Aunt Stabby, blessed patron saint of lost travelers, drunks, and super-intelligent sharks that have learned to blend in at the highest levels of industry and government, is fond of noting that the game we love is Football, not Feelingsball. Without questioning her judgment (as our health insurance clearly states doing so is grounds for revocation of coverage), we wonder - what, then, is Feelingsball?
Through much research in dusty archives (and other places where we were hoping to find sexy ghosts), we found out precisely just that. Unearthed for the first time, these are the surviving rules of Feelingsball.
Eleven players per team on the field, but position names have been abandoned. We don't approve of the hurtful notion that one linebacker plays on the "weak side." Nor do we see the need for the distinction between free and strong safeties. Is there not freedom in strength?? Is there not strength in freedom??? In Feelingsball, every player is simply referred to as "participant," and everyone's jersey has the number one on it.OFFENSE
The team that is on offense has three downs to advance the ball ten yards from the original line of scrimmage. The fourth down must be used to punt or attempt a field goal; if the defense has stopped the offense through three downs, attempting a non-kicking play is purely obstinant. An offensive play begins with the passing participant saying, in a loud but polite voice, "READY?!" This is a question to the defensive team, and until the defensive team says "yes," the ball cannot be snapped.
The following acts do not amount to playing the game the right way and shall not be performed by the offense:
- Play-action passes.
- Dummy audibles.
- Pump fakes.
- Regular audibles.
- Double moves.
- Stiff arms.
- Two offensive players blocking one defensive player.
- Running the same play multiple times because the defense is unable to stop it. How would you like it if they did that to you?
There is no play clock. Life is short enough without being rushed. Soak in the moment, and play when you're ready.
The offense may receive instructions via large cards held up from the sideline, but they must be full paragraph descriptions of the play being called without any coding. This must accompanied by a second card saying "GOOD LUCK DEFENSE", and don't you dare be sarcastic about it, mister.
After reviewing several proposals this offseason, the Feelingsball Committee has decided to revise one offensive rule. Previously, the participant carrying the ball was only permitted to advance the ball to the first down marker and not any farther. Going forward, the ballcarrier can advance the ball beyond the first down marker IF he is tackled by a defensive participant such that his natural momentum carries him that way.
Some defensive participants have expressed confusion about the definition of a legal tackle. We wish to reiterate that the point of Feelingsball is NOT to cause pain or injury. To ensure your tackle is legal, imagine that you are hugging a giant egg and trying to bring it to the ground without cracking it. If the tackle is made on a passing offensive participant, imagine the egg is made of Waterford crystal.
Before making contact, the defender should ask the offensive participant if he is comfortable with what is about to happen. If not, play must be stopped and heartfelt conversation had.
The following acts show disrespect for the history of the game and are not permitted by the defense:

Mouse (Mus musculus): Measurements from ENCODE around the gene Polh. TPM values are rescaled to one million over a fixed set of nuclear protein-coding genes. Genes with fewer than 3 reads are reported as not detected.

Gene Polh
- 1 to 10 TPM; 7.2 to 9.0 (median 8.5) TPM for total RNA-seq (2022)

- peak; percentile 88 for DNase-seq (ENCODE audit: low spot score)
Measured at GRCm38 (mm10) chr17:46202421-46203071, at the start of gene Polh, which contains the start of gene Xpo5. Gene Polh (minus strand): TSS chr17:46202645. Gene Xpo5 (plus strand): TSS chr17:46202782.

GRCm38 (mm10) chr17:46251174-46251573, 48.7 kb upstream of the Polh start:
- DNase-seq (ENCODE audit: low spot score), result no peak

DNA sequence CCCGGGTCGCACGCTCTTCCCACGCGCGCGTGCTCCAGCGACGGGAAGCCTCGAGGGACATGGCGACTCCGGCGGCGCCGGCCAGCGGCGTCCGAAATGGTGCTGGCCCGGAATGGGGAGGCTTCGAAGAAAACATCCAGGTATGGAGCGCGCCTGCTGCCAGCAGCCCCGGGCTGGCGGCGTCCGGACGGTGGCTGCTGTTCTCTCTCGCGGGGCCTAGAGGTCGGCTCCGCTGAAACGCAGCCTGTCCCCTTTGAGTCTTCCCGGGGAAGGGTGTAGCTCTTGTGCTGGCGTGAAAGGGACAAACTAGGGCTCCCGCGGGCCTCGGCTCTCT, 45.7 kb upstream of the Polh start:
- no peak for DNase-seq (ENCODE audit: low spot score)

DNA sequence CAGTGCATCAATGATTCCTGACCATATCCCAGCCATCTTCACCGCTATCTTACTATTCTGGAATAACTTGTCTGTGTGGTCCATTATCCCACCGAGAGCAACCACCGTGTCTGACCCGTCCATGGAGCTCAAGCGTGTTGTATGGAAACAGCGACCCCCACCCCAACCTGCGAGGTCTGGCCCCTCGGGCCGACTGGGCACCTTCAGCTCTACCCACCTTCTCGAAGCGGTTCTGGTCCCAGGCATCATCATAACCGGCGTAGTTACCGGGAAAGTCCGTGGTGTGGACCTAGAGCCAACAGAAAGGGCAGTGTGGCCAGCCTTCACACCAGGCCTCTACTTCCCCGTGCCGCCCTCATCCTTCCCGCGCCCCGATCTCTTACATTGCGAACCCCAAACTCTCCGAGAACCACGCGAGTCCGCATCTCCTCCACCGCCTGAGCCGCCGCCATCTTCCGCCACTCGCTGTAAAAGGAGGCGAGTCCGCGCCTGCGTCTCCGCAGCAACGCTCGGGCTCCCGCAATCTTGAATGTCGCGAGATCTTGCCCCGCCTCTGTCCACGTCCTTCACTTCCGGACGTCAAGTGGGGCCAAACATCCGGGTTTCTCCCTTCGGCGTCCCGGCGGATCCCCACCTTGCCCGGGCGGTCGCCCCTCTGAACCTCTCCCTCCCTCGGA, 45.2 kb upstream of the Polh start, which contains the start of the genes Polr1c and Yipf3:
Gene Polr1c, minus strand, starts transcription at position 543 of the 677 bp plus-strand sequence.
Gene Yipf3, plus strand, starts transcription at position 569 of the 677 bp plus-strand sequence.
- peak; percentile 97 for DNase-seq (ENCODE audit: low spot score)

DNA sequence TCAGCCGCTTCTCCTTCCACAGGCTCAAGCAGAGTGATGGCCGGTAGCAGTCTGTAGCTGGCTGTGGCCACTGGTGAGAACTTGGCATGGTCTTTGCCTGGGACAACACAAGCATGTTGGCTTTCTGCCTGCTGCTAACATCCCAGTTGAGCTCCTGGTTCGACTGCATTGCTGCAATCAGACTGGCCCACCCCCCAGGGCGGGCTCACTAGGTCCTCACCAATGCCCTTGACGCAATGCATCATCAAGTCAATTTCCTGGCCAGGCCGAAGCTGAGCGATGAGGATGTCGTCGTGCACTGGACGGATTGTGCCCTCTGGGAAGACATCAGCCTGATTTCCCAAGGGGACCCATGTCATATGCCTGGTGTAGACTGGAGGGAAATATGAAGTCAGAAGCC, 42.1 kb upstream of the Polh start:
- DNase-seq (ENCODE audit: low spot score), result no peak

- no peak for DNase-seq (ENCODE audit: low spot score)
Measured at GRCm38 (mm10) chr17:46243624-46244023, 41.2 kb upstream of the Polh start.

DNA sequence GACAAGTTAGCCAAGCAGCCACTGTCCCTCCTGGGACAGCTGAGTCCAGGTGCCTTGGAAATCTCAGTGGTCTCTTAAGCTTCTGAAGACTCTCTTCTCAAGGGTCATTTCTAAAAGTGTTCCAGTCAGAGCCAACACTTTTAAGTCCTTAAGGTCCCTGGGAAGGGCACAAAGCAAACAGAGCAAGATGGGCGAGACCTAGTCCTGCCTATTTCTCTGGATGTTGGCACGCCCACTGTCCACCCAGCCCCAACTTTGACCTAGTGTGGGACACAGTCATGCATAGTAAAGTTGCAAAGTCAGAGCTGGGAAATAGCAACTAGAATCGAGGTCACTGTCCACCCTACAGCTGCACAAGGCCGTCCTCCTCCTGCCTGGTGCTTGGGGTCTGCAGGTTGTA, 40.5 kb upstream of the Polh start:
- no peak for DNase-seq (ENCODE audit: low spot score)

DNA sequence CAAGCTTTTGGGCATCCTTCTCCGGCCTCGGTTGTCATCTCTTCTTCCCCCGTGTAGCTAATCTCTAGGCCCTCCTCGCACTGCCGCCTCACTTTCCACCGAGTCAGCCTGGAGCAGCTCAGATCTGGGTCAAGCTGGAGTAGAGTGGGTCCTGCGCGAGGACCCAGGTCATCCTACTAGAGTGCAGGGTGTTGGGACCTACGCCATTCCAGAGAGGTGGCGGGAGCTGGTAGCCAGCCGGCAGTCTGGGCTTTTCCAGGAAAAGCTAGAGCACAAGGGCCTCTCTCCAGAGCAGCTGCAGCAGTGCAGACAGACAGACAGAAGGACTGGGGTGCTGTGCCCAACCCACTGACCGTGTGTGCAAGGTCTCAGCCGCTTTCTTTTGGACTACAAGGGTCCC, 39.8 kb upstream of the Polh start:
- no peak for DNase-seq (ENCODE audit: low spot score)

- Attempting to cause a fumble.
- Showing man and then playing zone. If you want to practice deception, go defraud the elderly.
- Corner blitzes.
- Tackling too high.
- Tackling too low.
- Seriously, don't tackle. Just wrap up and wait for the refs to blow the whistle.
A participant may not attempt to block a field goal attempt, because, seriously, have you ever tried to kick a field goal? Like, even just a 25 yarder? It is CRAZY hard. Blocking a field goal is like pushing someone over who's trying to learn how to do a handstand. Stop it.
A participant may attempt to block an extra point attempt, however. This is Feelingsball, not Feelingsfeelingsball.
In the interest of safety, all punts and kickoffs will result in a touchback, even if the kicking team turns around and punts the ball backwards.
Fans should clap and cheer, but only when their team does something well, not when the opponent does something poorly. Where does this vague difference lie? In your heart, if you're really a good person.
At no point should a fan, in attendance or otherwise, criticize his or her team. If you don't like the feelingsball you're watching, you are welcome to seek out something else. In fact, you should go out of your way to praise your team after they stumble. Examples include:
- "Well, you can't assume that a coin that came up heads three times in a row will come up heads again on the next flip, so I understand why we ran that bubble screen there."
- "Really, is it ever too early to go for two? What if the rapture comes before the second half?"
- "That's ok, defense. Giving up a first down on third and long just means more rest for the offense! Selflessness!"
THE FUNDAMENTAL RULE OF FEELINGSBALL
Act like you've been there before. Act like you've been there a thousand times and you're bored. Act like every high point in the game is simply Sisyphus reaching the top of the hill. The rock will roll down. Back up you will go.
What is the "there?" An interception that clinches a victory. A perfectly timed corner route in the back of the end zone. A good eater's touchdown. (We have always abhorred the vulgar phrase "fat guy.")
Feelingsball is not about individual glory. It is not about team success. It is not even about the physical act of playing the game. Feelingsball is about what really matters: an overly generous nostalgia for sentiments and histories that never existed in the first place.